We All Celebrate
Chitra Soundar and Jenny Bloomfield
Probably somewhere in the world, no matter the month or the date, there will be people celebrating something or somebody, a birthday perhaps. This insightful book acknowledges that and introduces young readers to some of the less often mentioned festivals and celebrations from around the world, as well as presenting some that are well known such as Deepavali and Christmas.
Chitra Soundar uses both a global and a seasonal approach that starts with people wishing one another ‘Happy New Year’. and perhaps if they’re living in parts of Canada, jumping into the chilly sea doing the ‘Polar Bear Plunge’. However not all calendars begin on January 1st. Nowruz – the Persian New Year – celebrated in many countries including Iran, Tajikistan, Afghanistan and Turkmenistan is in March.
I think we all welcome the arrival of spring when we can begin to cast off our heavy winter clothes and blossoms start to burst forth. Blossoms – in particular those of the cherry trees or sakura – are a cause for celebration in Japan where people gather together for Hanami under the trees all pink with delicate sakura.
In contrast in India, the spring festival of Holi is anything but a quiet occasion to appreciate nature; it’s a time to join the throngs in the streets throwing coloured powder and water, and dancing to loud music. When in India at Holi, I hide away as I break out in a rash if I get the powder on my skin.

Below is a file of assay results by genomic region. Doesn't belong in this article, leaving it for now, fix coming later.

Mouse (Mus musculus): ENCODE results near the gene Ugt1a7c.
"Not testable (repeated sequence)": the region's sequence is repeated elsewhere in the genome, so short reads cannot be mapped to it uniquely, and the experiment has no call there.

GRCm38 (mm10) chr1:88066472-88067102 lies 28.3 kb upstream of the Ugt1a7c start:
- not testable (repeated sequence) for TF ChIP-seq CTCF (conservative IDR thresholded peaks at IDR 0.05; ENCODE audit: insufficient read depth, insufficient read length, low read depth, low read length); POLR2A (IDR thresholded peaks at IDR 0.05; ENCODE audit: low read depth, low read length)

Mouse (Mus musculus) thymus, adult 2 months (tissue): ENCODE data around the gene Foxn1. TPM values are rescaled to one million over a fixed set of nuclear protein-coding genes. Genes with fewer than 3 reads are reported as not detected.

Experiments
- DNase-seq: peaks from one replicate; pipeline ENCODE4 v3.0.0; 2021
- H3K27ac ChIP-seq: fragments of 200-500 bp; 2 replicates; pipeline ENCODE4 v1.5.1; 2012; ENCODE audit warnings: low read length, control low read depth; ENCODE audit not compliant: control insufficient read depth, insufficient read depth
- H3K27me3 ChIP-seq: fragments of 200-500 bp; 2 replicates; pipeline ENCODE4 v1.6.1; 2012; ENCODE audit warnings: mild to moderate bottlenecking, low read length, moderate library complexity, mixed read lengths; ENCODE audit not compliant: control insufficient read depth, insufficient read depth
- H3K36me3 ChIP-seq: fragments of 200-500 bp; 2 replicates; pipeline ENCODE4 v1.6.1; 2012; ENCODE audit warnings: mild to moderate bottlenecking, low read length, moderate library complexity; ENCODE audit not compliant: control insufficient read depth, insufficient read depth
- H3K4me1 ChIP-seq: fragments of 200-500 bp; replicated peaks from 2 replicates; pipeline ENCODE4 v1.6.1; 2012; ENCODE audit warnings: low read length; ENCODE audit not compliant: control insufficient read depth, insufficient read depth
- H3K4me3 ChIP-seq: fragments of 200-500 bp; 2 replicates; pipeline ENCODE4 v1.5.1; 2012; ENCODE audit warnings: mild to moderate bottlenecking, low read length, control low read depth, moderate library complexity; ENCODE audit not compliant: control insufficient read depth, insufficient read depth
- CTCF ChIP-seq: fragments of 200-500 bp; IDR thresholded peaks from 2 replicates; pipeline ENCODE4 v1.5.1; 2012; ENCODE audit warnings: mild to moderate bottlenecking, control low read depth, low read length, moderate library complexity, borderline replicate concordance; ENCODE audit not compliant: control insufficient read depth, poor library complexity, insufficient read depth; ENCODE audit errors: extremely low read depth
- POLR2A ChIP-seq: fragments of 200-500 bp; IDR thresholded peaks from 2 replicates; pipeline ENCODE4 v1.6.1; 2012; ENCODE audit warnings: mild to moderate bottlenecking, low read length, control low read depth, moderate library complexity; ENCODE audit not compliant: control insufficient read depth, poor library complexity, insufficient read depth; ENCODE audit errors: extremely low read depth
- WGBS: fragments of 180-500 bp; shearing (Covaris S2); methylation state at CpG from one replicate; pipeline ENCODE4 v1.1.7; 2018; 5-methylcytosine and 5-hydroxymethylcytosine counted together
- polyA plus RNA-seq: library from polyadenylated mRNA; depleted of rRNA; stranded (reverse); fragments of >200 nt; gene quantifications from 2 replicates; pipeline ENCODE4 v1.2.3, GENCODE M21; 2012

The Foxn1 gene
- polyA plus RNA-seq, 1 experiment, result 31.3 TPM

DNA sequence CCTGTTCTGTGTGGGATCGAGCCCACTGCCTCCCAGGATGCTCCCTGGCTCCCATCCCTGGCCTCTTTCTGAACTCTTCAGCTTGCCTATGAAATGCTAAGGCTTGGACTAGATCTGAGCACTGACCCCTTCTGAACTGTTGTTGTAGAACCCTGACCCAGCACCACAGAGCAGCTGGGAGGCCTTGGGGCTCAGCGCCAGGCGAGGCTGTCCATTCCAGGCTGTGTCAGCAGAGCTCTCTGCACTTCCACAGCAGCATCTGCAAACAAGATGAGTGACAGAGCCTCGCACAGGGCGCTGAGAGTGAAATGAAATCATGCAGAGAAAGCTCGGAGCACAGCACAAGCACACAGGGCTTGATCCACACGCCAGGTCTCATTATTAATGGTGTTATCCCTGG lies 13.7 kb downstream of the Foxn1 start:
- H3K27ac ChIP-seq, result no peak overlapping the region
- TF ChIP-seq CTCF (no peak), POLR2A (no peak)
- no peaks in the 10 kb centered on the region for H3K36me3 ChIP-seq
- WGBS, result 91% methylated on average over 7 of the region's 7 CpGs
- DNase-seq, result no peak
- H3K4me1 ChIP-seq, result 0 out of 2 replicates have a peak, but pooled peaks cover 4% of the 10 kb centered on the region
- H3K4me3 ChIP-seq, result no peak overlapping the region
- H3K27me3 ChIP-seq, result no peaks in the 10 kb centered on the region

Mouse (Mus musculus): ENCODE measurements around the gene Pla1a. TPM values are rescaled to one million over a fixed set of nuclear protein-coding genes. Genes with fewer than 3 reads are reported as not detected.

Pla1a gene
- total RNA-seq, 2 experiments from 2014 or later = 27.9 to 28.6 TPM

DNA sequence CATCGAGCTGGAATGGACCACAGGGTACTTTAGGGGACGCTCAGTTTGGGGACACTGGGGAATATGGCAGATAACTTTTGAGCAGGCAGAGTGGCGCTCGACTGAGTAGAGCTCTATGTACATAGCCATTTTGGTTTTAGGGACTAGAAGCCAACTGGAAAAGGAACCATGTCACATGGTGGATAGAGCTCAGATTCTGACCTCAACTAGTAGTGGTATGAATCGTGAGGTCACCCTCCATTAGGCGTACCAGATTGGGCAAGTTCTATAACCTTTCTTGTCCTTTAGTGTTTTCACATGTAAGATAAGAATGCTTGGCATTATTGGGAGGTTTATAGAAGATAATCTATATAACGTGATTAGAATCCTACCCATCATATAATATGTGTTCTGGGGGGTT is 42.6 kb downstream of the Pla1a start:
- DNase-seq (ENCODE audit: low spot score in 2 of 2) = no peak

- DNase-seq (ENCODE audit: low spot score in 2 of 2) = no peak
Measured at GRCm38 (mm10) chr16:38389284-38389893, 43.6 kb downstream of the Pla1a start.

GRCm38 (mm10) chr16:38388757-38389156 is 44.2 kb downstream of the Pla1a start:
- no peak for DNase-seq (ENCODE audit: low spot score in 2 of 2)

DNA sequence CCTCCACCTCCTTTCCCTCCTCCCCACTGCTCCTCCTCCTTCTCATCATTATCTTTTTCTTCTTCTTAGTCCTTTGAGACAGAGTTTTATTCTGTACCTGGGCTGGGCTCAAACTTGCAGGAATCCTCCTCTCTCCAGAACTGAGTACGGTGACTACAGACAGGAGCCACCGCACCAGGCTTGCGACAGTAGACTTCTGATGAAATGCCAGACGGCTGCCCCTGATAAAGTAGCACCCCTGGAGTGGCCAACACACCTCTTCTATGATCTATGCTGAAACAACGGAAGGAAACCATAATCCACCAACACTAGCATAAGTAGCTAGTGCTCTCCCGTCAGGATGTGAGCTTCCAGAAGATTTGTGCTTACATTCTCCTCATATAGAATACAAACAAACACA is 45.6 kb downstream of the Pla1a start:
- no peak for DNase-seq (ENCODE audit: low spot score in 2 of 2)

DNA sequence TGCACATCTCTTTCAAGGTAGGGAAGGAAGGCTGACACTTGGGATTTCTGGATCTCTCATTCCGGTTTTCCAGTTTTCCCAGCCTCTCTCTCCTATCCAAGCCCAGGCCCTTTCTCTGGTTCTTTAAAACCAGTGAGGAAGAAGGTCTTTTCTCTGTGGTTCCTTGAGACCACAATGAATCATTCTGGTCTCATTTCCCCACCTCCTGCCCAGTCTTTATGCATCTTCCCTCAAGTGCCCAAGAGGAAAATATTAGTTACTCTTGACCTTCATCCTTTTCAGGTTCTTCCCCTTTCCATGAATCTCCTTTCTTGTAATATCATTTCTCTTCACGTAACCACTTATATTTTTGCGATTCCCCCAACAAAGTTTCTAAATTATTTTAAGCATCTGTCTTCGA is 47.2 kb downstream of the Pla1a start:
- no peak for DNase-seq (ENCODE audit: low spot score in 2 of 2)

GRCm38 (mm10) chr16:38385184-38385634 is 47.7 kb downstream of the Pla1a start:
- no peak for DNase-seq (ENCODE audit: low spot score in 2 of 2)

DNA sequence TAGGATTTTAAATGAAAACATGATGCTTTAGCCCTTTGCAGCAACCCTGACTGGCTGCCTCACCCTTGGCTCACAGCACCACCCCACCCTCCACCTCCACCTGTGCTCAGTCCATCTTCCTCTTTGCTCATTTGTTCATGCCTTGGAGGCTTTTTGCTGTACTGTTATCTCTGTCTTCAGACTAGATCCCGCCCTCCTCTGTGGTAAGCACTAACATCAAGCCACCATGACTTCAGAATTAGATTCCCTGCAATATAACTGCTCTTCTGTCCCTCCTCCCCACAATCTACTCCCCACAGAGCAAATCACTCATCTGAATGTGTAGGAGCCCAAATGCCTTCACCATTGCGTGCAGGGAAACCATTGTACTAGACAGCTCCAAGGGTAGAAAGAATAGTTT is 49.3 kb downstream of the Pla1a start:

Summer, especially midsummer is another cause for celebration; I learned from this book that in Sweden families get together in the countryside and parks where they make garlands of flowers, adorn a maypole and dance around it, as well as feasting.
Sometimes the first day when Muslims celebrate the breaking of their Ramadan fast, Eid-al-Fitr, falls in the summer: Chitra devotes a double spread to fasting. giving brief details of some other fast days for other religious traditions.
No matter the time of year, food, music and dancing often play a big part in celebrations. It’s certainly true for carnivals and for some Pacific Ocean island festivals.
Autumn seems to be a time for honouring dead ancestors; people do so in South East Asia and in Mexico.
Strangely for UK readers, people in Peru celebrate the winter solstice (Inti Raymi) in mid June. Much more associated with winter is the Jewish festival of Chanukah celebrated over eight days and nights.
It’s important to remember, as Chitra reminds readers on the final spread, that like humans, celebrations change and evolve over time, but despite our differences, everybody celebrates.
Debuting as a picture book illustrator, Jenny Bloomfield’s vibrant, detailed spreads really do evoke the spirit of the celebrations.
Definitely a book for school collections and topic boxes.